Monday, December 20, 2010

Burck Smith (and Salman Khan) = Plato

by Andrew Gillen

One of the professors in Serena Golden’s story on online courses from StraighterLine declared
“I don’t think online is really teaching, to be quite honest with you”
I think this sentiment more than anything else gets to the heart of the controversy concerning higher education’s future. Until recently, I thought that online education was a new development with new controversies, but I was wrong.

As Brad DeLong reminds us, Socrates didn’t think books could do as good of a job of providing an education as “discussion and apprenticeship to an excellent thinker.” He was right of course. But that was beside the point. There are simply not enough great thinkers for that model to provide education to enough people.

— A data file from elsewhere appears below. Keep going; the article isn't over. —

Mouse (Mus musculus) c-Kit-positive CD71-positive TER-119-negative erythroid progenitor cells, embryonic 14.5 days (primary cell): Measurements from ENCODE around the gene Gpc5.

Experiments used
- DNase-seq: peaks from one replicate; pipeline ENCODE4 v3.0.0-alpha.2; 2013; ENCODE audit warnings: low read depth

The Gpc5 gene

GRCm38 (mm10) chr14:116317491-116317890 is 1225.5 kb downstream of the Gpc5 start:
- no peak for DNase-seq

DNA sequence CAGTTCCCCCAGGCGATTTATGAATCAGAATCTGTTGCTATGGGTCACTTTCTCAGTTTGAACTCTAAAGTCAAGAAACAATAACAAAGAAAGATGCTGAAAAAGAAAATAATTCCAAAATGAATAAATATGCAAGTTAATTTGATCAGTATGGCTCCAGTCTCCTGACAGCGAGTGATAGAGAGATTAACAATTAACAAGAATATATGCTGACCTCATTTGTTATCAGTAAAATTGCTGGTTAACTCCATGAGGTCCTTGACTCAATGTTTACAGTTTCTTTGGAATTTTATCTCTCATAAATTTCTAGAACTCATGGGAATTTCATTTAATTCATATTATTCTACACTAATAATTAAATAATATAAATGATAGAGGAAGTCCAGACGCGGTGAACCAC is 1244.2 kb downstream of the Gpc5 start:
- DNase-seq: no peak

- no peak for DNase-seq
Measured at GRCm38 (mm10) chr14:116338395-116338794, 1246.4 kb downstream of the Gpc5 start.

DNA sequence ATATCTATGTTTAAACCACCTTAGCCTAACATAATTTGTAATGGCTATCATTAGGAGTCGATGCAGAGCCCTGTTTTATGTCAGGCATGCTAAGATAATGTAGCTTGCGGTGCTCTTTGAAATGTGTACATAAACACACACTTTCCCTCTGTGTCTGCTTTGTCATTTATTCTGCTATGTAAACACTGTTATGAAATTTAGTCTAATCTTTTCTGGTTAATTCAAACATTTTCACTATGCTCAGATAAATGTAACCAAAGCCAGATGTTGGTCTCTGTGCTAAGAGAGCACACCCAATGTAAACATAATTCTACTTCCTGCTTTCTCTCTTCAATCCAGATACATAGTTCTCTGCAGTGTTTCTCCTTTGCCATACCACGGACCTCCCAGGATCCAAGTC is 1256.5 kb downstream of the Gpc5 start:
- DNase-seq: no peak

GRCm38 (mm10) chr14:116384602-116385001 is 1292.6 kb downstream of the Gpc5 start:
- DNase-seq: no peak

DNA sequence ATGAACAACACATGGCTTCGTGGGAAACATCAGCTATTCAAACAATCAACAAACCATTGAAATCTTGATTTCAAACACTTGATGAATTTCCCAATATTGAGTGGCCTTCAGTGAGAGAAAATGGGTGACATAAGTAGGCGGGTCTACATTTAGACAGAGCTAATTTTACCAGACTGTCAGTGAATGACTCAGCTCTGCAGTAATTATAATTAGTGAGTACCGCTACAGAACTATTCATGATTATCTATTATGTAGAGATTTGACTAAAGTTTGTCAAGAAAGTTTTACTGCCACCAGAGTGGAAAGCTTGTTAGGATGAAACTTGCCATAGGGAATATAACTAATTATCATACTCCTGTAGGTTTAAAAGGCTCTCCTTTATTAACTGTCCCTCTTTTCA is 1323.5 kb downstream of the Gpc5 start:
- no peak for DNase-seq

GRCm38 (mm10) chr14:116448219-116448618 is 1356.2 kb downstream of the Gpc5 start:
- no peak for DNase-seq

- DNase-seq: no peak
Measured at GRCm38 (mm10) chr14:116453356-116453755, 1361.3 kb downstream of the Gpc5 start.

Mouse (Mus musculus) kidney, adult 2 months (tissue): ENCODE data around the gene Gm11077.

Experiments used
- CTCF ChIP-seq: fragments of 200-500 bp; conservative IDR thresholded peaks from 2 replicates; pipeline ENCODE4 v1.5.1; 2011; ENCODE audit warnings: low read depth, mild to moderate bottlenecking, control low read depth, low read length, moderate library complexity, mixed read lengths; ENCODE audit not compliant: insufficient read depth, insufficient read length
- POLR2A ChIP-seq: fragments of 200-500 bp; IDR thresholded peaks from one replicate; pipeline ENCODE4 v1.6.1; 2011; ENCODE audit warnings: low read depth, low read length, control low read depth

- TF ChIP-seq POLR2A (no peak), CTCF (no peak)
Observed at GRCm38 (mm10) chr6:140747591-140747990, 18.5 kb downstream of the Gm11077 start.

In contrast, Plato acknowledged the superiority of the discussion and apprenticeship model, but saw the potential of the written word to spread ideas to a much greater audience and across much greater stretches of time then a single mentor ever could. He too was right.

Many professors take the Socratic stance with regard to online courses (though notably not for books). But this is the wrong way to look at the issue. To use a beautiful quote from Michael Hammer and James Champy out of context
“The fundamental error that most [professors] commit when they look at technology is to view it through the lens of their [existing] processes… the real power of technology is not that it can make the old processes work better, but that it enables organizations to break old rules and create new ways of working.”
What Plato did with books, Burck Smith and others like Salmon Khan are doing with the internet. The book revolutionized the provision of education. The internet will too.

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